Last week marked the centennial of the Triangle Shirtwaist Factory fire in New York, which left 146 workers dead and one of the worst industrial accidents in U.S. history.
In the aftermath of the tragic fire, significant legislation was enacted which ensured that workplaces must include safety features for the benefit of a company's employees.
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Women participate in a commemoration of the 100th anniversary of the Triangle Shirtwaist factory fire in New York, on Sunday, March 27, 2011.
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Family members and attendees hold up shirts bearing the names of victims at a ceremony at the site of theTriangle Shirtwaist Factory fire March 25, 2011 in New York City.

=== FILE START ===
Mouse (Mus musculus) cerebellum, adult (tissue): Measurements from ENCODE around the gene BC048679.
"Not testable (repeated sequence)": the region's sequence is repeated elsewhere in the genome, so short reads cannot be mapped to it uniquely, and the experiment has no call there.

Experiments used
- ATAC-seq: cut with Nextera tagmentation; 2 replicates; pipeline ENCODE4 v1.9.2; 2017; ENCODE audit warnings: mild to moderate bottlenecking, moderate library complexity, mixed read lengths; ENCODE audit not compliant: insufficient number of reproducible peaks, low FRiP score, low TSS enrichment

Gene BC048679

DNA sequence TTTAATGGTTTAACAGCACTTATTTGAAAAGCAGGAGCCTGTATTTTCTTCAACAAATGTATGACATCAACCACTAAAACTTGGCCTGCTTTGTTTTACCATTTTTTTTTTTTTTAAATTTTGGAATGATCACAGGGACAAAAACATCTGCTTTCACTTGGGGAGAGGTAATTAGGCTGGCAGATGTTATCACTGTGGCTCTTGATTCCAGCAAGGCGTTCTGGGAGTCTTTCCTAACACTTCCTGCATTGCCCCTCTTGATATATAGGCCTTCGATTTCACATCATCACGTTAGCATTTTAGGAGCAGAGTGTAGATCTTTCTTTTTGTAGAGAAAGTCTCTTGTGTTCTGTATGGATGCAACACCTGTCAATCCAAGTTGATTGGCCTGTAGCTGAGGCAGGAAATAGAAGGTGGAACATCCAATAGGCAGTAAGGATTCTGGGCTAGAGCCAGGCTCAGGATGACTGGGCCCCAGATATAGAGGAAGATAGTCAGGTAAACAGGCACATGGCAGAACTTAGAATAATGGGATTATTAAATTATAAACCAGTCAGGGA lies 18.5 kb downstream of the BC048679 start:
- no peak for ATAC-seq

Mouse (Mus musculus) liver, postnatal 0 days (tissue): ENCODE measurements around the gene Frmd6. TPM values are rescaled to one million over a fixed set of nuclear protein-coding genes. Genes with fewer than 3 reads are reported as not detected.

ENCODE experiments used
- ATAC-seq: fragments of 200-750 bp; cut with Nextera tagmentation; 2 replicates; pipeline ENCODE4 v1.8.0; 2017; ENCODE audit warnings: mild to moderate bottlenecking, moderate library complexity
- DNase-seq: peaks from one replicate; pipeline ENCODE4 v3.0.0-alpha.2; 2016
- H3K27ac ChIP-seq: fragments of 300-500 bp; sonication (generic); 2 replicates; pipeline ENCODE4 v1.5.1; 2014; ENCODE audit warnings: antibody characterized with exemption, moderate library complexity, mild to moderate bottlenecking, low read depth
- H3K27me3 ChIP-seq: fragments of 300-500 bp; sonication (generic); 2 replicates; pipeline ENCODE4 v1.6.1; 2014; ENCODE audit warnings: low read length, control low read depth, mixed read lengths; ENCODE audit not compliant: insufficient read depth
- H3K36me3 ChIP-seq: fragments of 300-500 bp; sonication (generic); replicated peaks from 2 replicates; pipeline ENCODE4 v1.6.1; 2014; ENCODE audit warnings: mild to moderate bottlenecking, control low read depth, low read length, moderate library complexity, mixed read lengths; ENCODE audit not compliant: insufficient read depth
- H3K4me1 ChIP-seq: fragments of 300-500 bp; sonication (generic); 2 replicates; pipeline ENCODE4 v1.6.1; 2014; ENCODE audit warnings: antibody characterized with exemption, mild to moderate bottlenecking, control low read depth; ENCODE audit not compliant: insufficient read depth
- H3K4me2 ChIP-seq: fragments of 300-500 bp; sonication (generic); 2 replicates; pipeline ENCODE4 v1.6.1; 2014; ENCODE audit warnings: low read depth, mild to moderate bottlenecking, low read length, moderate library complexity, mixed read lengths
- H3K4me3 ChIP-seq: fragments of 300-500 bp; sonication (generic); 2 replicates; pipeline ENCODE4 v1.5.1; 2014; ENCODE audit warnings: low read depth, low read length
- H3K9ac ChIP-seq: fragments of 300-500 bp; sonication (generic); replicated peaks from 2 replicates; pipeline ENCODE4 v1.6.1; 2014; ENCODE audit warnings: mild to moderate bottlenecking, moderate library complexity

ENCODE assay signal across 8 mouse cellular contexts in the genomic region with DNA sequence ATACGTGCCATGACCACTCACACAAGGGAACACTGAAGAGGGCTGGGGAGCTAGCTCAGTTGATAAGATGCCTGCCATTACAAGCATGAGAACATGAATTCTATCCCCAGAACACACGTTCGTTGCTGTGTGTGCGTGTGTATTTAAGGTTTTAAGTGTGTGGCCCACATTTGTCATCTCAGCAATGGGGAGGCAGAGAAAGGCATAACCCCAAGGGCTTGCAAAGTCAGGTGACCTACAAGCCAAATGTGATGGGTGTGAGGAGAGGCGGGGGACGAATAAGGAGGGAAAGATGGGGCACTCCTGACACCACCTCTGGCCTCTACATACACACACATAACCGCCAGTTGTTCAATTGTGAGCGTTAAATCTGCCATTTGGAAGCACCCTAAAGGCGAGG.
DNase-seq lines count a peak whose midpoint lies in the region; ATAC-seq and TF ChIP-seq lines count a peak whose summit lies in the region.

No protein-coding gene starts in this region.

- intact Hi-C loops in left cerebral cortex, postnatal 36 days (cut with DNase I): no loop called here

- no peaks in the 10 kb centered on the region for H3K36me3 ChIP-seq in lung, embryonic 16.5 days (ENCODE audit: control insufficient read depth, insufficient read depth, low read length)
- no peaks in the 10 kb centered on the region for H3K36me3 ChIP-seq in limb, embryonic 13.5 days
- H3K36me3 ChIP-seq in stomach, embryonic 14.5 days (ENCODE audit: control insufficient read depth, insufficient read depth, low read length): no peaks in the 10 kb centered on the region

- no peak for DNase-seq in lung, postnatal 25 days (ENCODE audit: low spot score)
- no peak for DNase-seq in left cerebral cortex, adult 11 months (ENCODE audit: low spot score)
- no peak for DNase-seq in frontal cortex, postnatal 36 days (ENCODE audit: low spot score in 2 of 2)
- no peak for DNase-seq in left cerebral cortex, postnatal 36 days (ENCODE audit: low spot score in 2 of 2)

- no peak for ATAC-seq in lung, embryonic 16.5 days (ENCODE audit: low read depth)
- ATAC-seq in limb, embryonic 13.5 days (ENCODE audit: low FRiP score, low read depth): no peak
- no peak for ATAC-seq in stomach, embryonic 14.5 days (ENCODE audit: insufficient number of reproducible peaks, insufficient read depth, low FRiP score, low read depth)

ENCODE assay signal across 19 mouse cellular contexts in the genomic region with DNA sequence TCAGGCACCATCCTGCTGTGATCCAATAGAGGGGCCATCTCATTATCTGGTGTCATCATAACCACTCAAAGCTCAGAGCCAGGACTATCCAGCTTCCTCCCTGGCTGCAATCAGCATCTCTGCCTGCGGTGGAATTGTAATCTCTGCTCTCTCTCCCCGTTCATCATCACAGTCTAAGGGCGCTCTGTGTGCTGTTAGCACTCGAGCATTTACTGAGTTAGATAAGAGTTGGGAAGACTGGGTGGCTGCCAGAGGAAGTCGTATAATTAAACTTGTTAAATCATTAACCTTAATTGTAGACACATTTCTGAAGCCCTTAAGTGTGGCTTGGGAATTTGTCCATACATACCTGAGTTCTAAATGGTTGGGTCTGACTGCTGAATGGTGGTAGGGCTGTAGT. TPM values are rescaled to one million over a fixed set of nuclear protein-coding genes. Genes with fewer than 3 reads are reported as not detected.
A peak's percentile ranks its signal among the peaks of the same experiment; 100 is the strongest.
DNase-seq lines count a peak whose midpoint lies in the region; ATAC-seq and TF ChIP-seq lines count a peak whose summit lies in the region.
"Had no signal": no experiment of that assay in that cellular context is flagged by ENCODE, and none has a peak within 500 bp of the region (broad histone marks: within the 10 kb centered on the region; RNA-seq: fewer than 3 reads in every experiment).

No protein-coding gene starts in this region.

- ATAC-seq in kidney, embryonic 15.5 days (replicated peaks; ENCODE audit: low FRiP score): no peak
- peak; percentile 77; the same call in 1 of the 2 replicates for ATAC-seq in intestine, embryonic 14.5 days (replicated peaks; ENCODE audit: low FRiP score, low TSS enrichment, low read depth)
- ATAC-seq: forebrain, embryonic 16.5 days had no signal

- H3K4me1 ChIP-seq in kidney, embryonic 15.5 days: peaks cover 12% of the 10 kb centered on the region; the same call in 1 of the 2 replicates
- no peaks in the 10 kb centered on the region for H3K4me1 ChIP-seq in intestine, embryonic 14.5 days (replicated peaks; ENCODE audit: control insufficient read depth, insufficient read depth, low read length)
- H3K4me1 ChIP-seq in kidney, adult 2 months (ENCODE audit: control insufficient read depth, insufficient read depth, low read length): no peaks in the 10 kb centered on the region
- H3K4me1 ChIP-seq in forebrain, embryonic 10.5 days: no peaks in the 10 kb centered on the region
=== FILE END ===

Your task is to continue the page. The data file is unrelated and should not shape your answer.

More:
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(left) Firefighters work to douse the flames at the Triangle Shirtwaist Company in the Asch building at the corner of Greene Street and Washington Place, on March 25, 1911 in New York City. Workers were locked into the factory during their shifts, preventing escape. New Yorkers watched in horror from below as workers leapt to their deaths from the windows above. (Right) People walk past the Asch building the day before the 100th anniversary of the infamous Triangle Shirtwaist Factory fire which killed 146 immigrant workers, most of them young women, on March 24, 2011 in New York City. Public outcry over the tragedy led to nationwide debate on workers rights and safety regulations and helped pave the way for strong workers unions.